The plan includes activities like speed training.

As well as the weekly scheduled runs to get you running at a challenging pace during training as well as on race day.

Speed training is great for improving speed and making you a faster runner.

Q: What if I need to repeat a week or take an extra rest day?

A: If you need to repeat a week due to a busy schedule, or take an extra rest day, this is completely fine.

You can adapt the plan to fit into your lifestyle – the golden rule is to always be consistent.

Make sure you do the scheduled runs each week and take the allotted rest days.

Q: Can I use this plan when training for a longer distance like a half marathon or marathon?

A: Many runners use the 5k as a race test before going on to complete a half marathon or marathon to check how they’re doing in their training.

A half marathon training plan has been designed with that distance in mind.

It is recommended you stick with such a plan when training for a half marathon or longer distance, and not replace it with a 5k training plan.

advanced 5k training plan

6 tips for running a 5k

Now you know what’s included in an advanced 5k training plan, here are 6 tips for running a 5k:

#1 Remember to warm up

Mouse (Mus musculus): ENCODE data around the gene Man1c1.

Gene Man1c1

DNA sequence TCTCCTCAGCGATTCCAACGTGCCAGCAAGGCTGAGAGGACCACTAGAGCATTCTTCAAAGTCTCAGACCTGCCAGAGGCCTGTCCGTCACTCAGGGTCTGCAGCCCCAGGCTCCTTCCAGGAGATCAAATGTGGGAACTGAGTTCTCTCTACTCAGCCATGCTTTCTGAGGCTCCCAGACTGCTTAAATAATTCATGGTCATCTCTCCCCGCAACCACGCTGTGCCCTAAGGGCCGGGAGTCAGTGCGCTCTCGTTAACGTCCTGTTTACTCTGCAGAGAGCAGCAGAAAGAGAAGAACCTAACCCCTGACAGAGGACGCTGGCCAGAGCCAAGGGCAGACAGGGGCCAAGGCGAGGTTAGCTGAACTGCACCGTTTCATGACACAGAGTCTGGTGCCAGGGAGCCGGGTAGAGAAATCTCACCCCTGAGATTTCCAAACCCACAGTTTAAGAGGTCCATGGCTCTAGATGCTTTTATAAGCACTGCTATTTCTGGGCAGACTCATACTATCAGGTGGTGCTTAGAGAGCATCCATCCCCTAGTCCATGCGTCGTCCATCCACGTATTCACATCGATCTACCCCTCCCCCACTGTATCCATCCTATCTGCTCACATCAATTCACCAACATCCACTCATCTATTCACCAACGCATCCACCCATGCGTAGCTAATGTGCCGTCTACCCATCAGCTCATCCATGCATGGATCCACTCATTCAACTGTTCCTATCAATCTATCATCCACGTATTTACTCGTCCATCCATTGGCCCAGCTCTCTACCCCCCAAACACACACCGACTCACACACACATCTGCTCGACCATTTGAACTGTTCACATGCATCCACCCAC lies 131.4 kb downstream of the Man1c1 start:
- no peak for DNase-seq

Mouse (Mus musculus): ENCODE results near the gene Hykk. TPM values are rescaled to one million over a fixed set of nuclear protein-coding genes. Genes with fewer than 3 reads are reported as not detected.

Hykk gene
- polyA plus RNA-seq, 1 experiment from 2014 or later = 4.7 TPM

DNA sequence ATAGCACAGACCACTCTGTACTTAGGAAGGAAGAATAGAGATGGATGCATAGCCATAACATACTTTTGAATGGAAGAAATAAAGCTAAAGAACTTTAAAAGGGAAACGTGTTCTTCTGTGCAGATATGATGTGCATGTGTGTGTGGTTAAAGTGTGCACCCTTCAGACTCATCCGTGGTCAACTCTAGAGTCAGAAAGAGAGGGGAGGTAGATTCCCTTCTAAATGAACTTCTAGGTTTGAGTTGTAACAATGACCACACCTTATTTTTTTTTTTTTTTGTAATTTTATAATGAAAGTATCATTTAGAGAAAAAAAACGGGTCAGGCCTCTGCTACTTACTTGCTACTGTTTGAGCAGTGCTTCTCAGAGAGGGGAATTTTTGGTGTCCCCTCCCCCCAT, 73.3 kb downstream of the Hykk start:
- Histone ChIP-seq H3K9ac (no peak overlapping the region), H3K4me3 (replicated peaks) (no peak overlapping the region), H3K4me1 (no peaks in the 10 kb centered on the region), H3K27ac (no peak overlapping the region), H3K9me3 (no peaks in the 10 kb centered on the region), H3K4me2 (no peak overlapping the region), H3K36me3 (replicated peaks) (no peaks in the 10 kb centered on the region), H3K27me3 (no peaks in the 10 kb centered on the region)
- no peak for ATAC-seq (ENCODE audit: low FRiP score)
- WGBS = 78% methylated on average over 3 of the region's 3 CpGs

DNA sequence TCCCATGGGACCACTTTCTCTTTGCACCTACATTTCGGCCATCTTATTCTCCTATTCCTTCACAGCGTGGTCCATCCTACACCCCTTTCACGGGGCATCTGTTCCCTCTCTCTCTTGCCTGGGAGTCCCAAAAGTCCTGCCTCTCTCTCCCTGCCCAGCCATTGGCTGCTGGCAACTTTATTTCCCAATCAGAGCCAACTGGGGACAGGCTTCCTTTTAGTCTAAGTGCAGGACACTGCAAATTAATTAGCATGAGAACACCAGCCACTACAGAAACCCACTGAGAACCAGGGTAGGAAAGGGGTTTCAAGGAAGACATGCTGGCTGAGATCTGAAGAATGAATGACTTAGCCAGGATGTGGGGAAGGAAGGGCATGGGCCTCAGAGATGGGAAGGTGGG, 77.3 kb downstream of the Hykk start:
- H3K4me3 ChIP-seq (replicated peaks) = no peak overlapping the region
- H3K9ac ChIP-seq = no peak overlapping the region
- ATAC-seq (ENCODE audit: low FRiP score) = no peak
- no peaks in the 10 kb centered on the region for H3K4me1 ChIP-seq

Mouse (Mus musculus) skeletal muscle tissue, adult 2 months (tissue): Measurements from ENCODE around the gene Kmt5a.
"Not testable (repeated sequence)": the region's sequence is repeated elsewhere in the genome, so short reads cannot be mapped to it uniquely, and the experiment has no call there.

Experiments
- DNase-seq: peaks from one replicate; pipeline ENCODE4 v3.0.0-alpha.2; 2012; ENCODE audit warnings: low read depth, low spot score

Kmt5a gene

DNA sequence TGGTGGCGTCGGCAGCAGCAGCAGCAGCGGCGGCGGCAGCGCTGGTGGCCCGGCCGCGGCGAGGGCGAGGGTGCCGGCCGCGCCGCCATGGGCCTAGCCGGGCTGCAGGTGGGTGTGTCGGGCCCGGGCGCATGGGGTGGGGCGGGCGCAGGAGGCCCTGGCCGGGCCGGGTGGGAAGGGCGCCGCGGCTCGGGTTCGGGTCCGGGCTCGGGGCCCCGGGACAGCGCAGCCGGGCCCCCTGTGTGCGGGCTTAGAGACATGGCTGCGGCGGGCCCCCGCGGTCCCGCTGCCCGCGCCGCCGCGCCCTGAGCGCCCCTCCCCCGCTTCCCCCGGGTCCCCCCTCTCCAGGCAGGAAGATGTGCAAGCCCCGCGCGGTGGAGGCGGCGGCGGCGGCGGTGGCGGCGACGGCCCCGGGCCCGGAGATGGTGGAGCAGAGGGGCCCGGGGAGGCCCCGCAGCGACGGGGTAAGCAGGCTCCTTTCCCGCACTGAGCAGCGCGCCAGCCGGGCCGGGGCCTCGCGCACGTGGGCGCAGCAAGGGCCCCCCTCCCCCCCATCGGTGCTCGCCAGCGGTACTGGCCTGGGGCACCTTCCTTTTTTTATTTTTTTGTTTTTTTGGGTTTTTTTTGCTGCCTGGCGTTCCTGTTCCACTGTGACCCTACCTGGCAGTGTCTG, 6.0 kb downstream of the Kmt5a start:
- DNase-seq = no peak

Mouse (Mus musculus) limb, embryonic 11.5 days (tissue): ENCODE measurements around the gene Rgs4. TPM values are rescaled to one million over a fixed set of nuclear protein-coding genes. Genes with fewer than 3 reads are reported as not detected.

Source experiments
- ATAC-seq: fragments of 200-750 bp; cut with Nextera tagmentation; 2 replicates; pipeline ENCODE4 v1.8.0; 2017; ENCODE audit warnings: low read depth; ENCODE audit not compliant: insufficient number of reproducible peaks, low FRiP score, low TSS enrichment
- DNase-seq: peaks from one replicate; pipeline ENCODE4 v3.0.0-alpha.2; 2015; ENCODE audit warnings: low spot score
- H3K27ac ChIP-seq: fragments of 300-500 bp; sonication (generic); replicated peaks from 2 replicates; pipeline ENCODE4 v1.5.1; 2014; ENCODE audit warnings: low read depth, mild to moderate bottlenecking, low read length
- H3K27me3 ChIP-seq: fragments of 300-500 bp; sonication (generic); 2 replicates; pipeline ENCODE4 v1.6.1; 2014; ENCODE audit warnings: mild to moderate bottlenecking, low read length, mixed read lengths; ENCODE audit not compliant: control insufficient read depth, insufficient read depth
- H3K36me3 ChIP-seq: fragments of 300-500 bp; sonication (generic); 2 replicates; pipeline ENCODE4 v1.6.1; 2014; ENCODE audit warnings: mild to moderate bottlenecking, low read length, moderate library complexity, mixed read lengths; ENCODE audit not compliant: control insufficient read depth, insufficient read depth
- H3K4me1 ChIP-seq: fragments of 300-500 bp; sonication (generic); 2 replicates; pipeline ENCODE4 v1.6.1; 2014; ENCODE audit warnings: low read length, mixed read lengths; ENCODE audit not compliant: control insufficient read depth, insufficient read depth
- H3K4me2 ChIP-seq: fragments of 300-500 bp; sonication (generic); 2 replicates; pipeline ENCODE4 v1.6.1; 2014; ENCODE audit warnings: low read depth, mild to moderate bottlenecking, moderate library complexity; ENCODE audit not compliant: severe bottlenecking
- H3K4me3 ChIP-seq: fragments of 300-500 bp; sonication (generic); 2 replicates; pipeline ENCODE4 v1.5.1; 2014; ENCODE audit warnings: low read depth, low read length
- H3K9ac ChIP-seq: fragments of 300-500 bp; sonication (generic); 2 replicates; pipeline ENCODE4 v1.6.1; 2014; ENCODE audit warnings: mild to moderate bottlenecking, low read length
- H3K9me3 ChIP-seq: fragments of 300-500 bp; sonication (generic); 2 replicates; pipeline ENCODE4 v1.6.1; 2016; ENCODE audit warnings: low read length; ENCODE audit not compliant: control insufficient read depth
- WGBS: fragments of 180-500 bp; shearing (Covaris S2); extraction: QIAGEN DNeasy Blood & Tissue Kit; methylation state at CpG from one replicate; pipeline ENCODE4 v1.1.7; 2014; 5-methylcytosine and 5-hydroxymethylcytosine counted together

An advanced 5k training plan can be intense!

Remember to warm up before each run to help minimise the risk of injury and prevent muscle soreness.

A good warm up will consist of 10 to 15 minutes of light jogging.

Include some dynamic stretches and some running drills if you want to work on your running form.

#2 Fuel and hydrate

Nutrition should play an integral part of any training plan, no matter if you’re training for a 5k or marathon.

Aim to eat the right foods and stay hydrated as you will be losing a lot of liquids through sweat during your training plan.

Your two main fuel sources should be carbohydrates and protein.

#3 Take rest days seriously

The rest days in this plan are there for a reason to give your body adequate time to recover after each run.

If at any point you feel you need to take an extra rest day, then do it.

Listen to what your body is telling you and don’t be tempted to run through your rest days.